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Forum Index : Windmills : Grid Tied Micro-Inverter Use Concept - Wind Turbines - Efficient Legal

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Technophiliac

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Joined: 18/12/2020
Location: New Zealand
Posts: 80
Posted: 09:02am 02 Nov 2021
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Some objectives of alternative energy systems at least for me include:
1) Reduce the grid cost as much as possible
2) Be able to run independently should the grid go down for an extended period
3) Get the most bang for my bucks.
4) Keep it legal if at all possible. Life is simple and easy with legal systems. (Sort of -Why do Australasian power standards have to be tighter and more expensive than the rest of the World? Surely CE, RoHS etc could have been good enough?!)

To my mind, when the grid is up, a grid tied inverter is the most efficient way to go, over the alternatives. Returns from selling excess power to the grid are pathetic, one is better to retain and use as much power as possible ones own green power in an efficient economic sense. Even if it means charging your battery from the mains drawing the excess green power (when excess is available to do that!)

Plainly a grid forming inverter is helpful when the grid is down (or not connected - storage capacities becomes a significant requirement in that case)

But show me a legal grid tied inverter for a wind turbine in Australasia....?

I have a 3 phase generator, expected to be good for 800W with power peaks well in excess of that. Currently it has the 3 wires exiting it. How to legally connect to a grid tied inverter in Australasia? One approach that has occurred to me is to use a multi channel solar micro-inverter that is certified to meet Australasian standards. They can take say four sets of 400W solar panels. So if I can match the power from each phase of the generator I can run 3 channels of the micro-inverter legally....and efficiently.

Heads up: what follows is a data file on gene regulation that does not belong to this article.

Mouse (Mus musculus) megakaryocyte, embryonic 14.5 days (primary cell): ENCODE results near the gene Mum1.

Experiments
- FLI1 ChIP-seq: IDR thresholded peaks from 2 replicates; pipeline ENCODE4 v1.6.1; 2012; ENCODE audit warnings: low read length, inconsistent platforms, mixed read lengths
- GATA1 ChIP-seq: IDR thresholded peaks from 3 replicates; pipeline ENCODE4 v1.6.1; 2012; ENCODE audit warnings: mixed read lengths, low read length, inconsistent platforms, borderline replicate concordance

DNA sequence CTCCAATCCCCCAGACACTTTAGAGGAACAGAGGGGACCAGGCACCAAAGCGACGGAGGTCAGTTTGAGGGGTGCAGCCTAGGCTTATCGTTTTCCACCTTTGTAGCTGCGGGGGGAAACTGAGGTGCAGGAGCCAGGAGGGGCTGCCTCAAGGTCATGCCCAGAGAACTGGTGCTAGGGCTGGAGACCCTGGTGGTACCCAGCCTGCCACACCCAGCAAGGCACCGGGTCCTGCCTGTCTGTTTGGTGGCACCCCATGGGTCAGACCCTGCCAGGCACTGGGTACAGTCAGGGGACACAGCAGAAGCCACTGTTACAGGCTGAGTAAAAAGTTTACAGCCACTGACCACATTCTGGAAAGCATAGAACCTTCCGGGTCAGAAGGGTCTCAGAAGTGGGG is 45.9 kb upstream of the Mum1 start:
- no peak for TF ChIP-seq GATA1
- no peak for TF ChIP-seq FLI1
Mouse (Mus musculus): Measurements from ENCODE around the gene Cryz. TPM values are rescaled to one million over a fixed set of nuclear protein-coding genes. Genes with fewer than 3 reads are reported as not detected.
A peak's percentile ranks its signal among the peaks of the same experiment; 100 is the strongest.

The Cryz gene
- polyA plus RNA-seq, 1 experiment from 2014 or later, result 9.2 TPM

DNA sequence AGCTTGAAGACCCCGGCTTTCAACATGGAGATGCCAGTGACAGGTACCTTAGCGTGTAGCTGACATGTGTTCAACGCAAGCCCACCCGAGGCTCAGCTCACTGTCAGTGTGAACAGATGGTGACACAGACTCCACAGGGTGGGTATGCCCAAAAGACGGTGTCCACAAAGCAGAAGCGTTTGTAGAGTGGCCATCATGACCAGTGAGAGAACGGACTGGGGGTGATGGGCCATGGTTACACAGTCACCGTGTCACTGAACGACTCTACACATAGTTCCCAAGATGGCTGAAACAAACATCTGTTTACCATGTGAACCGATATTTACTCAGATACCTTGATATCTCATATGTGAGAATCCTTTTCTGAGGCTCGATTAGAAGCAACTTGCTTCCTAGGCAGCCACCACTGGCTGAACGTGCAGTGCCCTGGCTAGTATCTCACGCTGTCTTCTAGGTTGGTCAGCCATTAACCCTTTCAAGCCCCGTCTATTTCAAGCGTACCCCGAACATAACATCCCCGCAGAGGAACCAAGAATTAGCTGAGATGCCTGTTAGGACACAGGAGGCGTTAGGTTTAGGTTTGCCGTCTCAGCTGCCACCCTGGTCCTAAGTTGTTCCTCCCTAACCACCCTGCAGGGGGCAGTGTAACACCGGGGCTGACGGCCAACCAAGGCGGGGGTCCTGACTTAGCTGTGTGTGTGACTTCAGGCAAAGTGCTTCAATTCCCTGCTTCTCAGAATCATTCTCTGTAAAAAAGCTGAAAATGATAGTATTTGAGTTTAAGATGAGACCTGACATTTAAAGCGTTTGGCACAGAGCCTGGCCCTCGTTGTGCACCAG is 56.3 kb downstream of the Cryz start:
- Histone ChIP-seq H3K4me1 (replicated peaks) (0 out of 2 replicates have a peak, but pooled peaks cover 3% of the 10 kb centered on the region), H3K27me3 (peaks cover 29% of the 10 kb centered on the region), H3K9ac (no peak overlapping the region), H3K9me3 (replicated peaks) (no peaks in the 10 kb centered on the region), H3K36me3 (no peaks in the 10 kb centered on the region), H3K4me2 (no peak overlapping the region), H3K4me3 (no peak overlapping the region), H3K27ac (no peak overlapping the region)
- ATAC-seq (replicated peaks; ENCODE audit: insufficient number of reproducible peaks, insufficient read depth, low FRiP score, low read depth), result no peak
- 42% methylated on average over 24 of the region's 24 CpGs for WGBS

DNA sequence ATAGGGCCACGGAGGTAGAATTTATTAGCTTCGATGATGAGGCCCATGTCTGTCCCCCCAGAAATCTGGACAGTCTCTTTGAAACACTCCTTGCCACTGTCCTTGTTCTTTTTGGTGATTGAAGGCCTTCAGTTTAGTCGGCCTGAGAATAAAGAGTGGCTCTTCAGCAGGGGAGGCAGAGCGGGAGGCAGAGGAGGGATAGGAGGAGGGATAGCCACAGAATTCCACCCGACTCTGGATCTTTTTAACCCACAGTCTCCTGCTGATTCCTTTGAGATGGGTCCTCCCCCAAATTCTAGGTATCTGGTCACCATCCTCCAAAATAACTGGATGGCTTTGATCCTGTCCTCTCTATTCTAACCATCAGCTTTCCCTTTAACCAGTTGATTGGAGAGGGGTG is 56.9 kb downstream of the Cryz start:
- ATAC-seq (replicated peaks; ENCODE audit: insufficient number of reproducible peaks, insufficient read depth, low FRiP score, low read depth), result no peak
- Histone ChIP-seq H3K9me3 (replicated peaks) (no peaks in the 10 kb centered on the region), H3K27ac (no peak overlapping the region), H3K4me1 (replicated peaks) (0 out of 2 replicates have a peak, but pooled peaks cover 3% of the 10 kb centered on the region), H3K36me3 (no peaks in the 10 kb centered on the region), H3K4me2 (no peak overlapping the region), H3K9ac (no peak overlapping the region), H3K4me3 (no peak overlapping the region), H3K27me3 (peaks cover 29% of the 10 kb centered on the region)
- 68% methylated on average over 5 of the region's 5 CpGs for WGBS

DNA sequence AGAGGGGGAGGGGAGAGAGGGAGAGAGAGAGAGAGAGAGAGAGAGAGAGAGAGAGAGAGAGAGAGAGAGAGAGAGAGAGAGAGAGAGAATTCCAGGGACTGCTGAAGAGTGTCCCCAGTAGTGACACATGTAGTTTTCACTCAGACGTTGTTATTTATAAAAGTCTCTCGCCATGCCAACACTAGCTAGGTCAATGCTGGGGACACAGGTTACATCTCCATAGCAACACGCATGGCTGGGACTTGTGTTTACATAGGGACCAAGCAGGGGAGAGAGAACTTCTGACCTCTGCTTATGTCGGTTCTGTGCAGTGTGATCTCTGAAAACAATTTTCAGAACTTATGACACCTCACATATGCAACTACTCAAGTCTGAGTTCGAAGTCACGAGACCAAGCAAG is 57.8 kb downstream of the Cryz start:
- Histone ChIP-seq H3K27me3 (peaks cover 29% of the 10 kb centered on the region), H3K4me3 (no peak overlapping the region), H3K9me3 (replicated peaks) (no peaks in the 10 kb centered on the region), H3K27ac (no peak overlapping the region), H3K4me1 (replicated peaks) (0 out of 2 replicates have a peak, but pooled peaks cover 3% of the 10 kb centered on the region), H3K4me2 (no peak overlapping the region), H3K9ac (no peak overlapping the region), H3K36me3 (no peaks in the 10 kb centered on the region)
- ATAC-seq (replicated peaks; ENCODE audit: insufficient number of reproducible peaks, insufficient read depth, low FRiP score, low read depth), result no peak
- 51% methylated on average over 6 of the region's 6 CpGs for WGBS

How to do that? I could maybe run 3 x isolating transformers, one on each phase, rectify / capacitate the 3 isolated DC outputs and feed each phase into 3 of the micro-inverters channels.... Probably need custom made transformers for that - with matching high current coils....

But then if the 3 phase coils can be separated within the generator with six leads coming out of the generator they will (it seems to me) already be isolated and avoid the transformer step just described.

Plainly the turbine needs to be speed managed when the power exceeds the micro-inverter draw, so dump loads needs to be flicked in and out when required.

I also think I read somewhere, but cannot find it now, that part of the NZS4777 standard includes the grid being able to turn off / reduce the power exported to the grid during times of excess generation over load to maintain grid power standards. (Does this ever happen in practice?) Plainly a turbine running full song needs a good dump load available to cover the grid turning the inverter off at its pleasure...!

Also sustainably switching AC is preferable to DC (Say 48V @ > 20 amps) so one can switch in dump loads on the AC side of things more cheaply than on the DC side with relatively standard relays. (Or some power electronics is desirable avoiding relays clicking)

If the grid goes down significantly the wind generator can be rewired to run into a controller / battery / gird forming inverter. The generator coils can be joined into the three wire config easy enough as a part of that.

Is this thinking missing something? Or is this a reasonable direction to run up?
Davo, Wellington. You can have it perfect, on time, and at the best price. Choose any two.
 
pollenface

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Joined: 01/09/2020
Location: Australia
Posts: 31
Posted: 10:38am 21 Nov 2021
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How do you isolate and rectify each phase? I thought you need at least 2 phases to rectify to DC current.
Off grid man caver
 
Technophiliac

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Joined: 18/12/2020
Location: New Zealand
Posts: 80
Posted: 11:46am 21 Nov 2021
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Thanks for the question. Short answer: No.

How? Easy: Wire a full bridge rectifier across each phase - schematically uses 12 diodes rather than the more common approach of 6 diodes to form a single DC from 3 phases.

3 bridges sub-divides the three phases into 3 DC supplies but I am not sure whether they are isolated, probably not, but I am not sure if the bridge rectifiers in effect achieve isolation. Maybe someone here can get their head around the question of isolation, and whether its necessary. I'd need to run it up and see if the three DC supplies had a voltage relationship to each other, I would have thought they would, but thinking about it as I type converting to DC what is the relationship to each DC supply? There may be a voltage difference of some relationship between the three DC outputs, which might then be important....